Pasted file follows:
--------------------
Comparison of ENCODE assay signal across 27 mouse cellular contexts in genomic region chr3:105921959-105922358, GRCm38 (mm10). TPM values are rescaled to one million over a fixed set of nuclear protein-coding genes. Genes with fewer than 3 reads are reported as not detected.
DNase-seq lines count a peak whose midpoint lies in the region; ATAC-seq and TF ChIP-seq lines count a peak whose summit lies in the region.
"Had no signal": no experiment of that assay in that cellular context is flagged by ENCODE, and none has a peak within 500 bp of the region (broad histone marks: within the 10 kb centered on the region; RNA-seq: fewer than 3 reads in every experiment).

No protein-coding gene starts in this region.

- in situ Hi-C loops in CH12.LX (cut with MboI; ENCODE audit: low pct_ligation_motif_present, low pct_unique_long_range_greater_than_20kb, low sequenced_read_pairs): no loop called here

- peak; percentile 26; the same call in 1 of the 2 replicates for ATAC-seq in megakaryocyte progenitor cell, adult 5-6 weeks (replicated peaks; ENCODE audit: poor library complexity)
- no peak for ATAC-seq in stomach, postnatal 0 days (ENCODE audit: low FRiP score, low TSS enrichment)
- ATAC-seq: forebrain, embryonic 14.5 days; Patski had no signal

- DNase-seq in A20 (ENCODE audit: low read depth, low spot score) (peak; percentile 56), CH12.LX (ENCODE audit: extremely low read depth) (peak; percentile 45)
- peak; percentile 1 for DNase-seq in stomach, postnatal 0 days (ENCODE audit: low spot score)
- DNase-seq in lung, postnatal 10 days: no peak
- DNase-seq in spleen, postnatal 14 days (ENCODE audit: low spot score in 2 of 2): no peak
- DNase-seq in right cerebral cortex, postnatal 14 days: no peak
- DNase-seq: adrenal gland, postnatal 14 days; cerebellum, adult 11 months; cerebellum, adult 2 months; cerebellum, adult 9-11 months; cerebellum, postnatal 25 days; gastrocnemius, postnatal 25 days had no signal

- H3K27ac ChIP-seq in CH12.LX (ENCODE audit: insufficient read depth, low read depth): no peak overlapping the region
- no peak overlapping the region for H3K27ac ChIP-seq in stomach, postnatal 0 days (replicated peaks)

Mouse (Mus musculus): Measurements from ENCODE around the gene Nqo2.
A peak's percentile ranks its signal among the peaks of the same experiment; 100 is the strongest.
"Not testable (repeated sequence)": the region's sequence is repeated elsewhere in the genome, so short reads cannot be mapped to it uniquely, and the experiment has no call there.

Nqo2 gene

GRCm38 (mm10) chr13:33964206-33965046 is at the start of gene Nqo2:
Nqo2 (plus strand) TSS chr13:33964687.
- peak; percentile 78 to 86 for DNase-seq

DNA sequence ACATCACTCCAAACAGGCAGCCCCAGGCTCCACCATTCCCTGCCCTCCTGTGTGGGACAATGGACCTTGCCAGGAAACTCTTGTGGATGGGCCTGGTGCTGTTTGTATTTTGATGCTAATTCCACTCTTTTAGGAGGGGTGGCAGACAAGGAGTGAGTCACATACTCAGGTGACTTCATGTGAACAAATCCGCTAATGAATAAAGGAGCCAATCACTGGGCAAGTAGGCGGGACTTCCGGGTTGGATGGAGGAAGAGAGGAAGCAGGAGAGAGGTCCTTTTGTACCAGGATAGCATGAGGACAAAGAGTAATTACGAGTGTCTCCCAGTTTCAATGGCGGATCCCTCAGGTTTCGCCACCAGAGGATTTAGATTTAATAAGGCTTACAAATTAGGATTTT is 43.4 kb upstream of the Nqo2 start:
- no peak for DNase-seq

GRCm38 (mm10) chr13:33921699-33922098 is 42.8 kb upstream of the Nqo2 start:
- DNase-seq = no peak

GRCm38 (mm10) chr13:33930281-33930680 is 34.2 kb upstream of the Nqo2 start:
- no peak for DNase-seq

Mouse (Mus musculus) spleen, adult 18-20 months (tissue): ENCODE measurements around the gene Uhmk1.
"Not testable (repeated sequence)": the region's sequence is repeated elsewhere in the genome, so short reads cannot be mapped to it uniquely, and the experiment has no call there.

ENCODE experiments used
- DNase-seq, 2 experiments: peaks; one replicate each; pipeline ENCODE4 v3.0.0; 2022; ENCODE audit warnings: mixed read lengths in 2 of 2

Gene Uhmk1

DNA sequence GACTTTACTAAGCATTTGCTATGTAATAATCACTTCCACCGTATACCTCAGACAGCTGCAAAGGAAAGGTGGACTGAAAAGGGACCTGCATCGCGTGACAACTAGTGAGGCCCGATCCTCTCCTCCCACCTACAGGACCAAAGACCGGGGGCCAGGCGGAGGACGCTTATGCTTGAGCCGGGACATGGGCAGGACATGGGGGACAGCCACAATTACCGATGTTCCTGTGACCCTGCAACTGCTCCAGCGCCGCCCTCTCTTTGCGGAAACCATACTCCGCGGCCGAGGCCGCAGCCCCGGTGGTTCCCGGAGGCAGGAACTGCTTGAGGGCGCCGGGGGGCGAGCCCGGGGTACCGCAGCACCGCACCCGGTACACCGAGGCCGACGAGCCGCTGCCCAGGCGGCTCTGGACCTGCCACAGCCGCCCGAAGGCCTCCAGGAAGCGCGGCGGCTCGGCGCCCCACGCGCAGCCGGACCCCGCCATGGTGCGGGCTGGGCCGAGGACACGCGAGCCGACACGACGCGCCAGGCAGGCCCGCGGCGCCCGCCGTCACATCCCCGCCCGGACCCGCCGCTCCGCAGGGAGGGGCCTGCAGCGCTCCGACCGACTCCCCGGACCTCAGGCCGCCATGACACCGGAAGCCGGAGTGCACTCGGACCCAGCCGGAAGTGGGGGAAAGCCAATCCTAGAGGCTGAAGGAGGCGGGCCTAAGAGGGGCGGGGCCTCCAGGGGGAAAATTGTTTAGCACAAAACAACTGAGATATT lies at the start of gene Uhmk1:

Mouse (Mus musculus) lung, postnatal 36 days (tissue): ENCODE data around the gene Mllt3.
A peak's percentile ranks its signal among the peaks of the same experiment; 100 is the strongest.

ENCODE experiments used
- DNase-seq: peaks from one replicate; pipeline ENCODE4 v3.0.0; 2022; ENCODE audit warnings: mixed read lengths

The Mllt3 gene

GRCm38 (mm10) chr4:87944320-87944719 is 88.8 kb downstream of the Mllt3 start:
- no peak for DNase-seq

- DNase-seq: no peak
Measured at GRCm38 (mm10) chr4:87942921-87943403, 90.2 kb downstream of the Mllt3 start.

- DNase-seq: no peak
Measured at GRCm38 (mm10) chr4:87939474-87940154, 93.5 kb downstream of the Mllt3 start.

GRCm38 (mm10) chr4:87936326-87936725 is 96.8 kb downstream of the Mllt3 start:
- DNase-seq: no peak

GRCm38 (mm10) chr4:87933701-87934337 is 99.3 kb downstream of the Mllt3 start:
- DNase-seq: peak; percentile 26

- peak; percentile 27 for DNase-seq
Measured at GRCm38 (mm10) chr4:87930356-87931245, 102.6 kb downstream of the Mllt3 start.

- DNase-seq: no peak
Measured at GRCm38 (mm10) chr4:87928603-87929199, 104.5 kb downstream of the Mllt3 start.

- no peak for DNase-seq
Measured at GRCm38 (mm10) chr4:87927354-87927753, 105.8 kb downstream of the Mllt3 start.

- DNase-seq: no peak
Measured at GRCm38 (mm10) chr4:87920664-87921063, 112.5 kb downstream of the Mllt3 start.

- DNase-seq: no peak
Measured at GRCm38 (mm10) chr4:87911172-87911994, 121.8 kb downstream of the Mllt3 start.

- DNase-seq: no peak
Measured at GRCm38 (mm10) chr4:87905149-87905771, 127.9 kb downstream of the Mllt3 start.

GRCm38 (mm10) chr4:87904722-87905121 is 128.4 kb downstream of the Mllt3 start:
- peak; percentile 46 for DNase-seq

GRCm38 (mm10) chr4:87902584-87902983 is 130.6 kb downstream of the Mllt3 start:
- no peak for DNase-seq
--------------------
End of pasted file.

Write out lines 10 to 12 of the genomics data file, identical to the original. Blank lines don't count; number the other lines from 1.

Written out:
- peak; percentile 1 for DNase-seq in stomach, postnatal 0 days (ENCODE audit: low spot score)
- DNase-seq in lung, postnatal 10 days: no peak
- DNase-seq in spleen, postnatal 14 days (ENCODE audit: low spot score in 2 of 2): no peak